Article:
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Posts Tagged ‘Italy’

Sorelle Nurzia Torrone

Sorelle Nurzia Torrone

Every year, it is with great anticipation that we order torrone, gianduja and panettone from Sorelle Nurzia, a small confectioner in Italy. These delicious goodies arrive in the shop brightly packaged, beautiful-looking and wonderfully festive – kicking off the holiday season here at the shop! (more…)

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Cascina Corte Dogliani Pirochetta

Dolcetto Dogliani from Cascina Corte

After working for Slow Food for many years, Sandro Barosi of Cascina Corte decided to purchase a small, six hectare farm and winery in Dogliani, Piemonte.  Located about 30 minutes south of the esteemed village of Barolo, Dogliani is considered one of the most noteworthy areas for the cultivation of Dolcetto grapes.  In fact, the name “Dogliani” has come to imply the varietal, and winemakers are no longer required to put the name Dolcetto on the label.  Sandro Barosi’s Pirochetta, is a unique expression of the Dolcetto. He produced his first vintage in 2003.
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Women's Shoes in Bra, Italy

Whenever I attend ‘Cheese,’ the biennial cheese festival in Bra, Italy – or the VinItaly wine festival in Verona – I always marvel at the ability of the Italian women to walk in high heels on ancient cobblestone streets.   (more…)

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Castelmagno

Last week, Ihsan shared with us a few memories from one of his early cheese sourcing trips – a 1993 trip to the Castelmagno region of Italy. In that post, he described one of his revelatory food experiences: Gnocchi al Castelmagno. Since that trip, he has been working on recreating the dish at home. Here is the current permutation of that recipe, one he says gets pretty close to that amazing, first taste! (more…)

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Old and Young Parmigiano Reggiano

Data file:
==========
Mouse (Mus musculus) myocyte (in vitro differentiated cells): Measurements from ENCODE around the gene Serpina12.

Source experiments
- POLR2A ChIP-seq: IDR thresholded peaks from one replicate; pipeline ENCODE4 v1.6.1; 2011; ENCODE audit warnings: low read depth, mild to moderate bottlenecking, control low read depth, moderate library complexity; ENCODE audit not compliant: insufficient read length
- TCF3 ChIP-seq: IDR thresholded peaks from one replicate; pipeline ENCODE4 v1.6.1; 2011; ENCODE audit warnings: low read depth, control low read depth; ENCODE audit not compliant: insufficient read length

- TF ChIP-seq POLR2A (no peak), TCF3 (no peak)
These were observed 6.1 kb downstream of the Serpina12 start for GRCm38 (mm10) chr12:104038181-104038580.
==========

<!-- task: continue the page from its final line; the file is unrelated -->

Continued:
On a recent trip to Italy, I had the opportunity to visit a co-op that makes Parmigiano Reggiano. It was a first for me – I have witnessed the cheesemaking process before and have even tried my hand at making chèvre but I had never before observed the making of a hard, aged cheese like Parmigiano Reggiano. (more…)

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Bra, Italy - Respect the City of CheeseEvery two years, the biggest festival in the cheese world happens in Bra, Italy. The event is known simply as “Cheese.” Cheesemakers, cheesemongers, journalists, food lovers and folks lucky enough to live close by, descend on the small town of Bra to sample, sell and eat literally tons of cheese. This year at the biennial festival it was no different. With one exception. The thermometer hit a whopping 90°F. (more…)

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Pacina Wine LabelsRecently, we were thrilled to welcome Giovanna Tiezzi and Stefano Borsa to our shop. Giovanna and Stefano are the dedicated growers behind Pacina wine and they stopped by our Cambridge shop on a rare visit to the United States to taste out their ’07 Chianti Colli Senesi and speak to folks about what distinguishes them from other viticoltori in their region.